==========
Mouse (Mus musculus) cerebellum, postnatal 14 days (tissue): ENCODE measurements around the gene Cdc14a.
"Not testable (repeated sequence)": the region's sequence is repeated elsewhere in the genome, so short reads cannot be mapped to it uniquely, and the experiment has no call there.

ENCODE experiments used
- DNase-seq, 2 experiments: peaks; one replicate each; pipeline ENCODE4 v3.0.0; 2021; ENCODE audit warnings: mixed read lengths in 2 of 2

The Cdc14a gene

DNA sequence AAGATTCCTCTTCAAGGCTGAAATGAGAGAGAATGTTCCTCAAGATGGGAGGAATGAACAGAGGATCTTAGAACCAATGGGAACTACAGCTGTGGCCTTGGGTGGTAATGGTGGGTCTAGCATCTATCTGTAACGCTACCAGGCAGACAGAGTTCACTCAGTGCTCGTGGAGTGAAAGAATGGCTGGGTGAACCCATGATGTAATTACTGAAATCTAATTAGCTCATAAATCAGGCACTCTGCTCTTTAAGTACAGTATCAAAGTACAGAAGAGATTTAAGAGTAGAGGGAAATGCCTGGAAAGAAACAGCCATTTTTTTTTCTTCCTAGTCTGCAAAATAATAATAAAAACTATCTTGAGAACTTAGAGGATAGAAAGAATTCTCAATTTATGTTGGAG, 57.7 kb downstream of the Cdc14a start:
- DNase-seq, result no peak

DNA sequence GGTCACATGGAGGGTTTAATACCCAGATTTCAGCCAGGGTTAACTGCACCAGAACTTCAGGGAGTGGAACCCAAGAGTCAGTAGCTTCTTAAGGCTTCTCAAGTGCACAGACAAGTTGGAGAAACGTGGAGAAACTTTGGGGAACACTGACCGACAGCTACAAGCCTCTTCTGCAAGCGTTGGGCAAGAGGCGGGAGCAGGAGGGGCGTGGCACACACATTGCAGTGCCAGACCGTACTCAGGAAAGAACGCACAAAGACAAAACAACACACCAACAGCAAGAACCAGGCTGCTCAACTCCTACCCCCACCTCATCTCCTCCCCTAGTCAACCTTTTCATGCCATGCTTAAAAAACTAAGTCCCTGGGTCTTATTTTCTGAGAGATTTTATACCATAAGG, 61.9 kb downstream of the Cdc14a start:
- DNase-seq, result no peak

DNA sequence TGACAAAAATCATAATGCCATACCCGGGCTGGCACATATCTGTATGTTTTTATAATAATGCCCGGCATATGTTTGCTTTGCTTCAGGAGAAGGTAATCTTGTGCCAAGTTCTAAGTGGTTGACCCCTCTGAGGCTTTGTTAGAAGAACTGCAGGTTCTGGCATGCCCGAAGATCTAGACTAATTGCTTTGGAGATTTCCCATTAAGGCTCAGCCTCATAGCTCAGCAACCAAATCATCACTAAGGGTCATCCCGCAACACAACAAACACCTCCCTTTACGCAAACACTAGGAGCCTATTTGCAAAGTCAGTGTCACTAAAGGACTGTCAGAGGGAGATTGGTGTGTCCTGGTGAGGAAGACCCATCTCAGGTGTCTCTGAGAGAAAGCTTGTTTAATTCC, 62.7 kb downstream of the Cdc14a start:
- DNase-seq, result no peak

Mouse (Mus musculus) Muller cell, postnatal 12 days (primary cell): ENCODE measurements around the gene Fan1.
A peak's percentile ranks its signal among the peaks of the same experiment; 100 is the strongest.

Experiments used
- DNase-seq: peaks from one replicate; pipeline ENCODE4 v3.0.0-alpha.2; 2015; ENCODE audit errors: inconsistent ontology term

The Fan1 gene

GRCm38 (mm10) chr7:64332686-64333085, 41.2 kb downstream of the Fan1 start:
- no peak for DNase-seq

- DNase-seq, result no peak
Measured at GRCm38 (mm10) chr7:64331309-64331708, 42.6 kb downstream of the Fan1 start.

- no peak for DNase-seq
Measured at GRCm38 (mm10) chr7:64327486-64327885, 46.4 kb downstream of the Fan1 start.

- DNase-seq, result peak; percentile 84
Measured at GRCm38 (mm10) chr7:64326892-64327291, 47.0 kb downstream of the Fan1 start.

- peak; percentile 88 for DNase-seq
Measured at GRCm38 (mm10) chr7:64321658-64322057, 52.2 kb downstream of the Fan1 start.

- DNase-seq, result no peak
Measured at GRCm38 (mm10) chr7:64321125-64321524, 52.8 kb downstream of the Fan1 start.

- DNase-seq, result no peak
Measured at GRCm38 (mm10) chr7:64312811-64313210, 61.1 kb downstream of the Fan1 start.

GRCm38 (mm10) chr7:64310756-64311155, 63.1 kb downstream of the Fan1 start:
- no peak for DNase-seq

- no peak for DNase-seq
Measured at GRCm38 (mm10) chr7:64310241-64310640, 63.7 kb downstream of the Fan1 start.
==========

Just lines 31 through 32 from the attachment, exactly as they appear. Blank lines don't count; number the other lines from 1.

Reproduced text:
GRCm38 (mm10) chr7:64310756-64311155, 63.1 kb downstream of the Fan1 start:
- no peak for DNase-seq